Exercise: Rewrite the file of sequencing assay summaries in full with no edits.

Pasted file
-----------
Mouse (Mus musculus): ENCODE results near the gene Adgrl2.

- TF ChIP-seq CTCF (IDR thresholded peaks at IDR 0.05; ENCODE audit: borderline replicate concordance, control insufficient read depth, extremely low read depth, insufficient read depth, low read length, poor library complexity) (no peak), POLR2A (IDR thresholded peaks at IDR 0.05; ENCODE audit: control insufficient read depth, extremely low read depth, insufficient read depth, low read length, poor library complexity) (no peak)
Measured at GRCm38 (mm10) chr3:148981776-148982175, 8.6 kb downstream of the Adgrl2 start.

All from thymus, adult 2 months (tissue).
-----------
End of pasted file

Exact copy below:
Mouse (Mus musculus): ENCODE results near the gene Adgrl2.

- TF ChIP-seq CTCF (IDR thresholded peaks at IDR 0.05; ENCODE audit: borderline replicate concordance, control insufficient read depth, extremely low read depth, insufficient read depth, low read length, poor library complexity) (no peak), POLR2A (IDR thresholded peaks at IDR 0.05; ENCODE audit: control insufficient read depth, extremely low read depth, insufficient read depth, low read length, poor library complexity) (no peak)
Measured at GRCm38 (mm10) chr3:148981776-148982175, 8.6 kb downstream of the Adgrl2 start.

All from thymus, adult 2 months (tissue).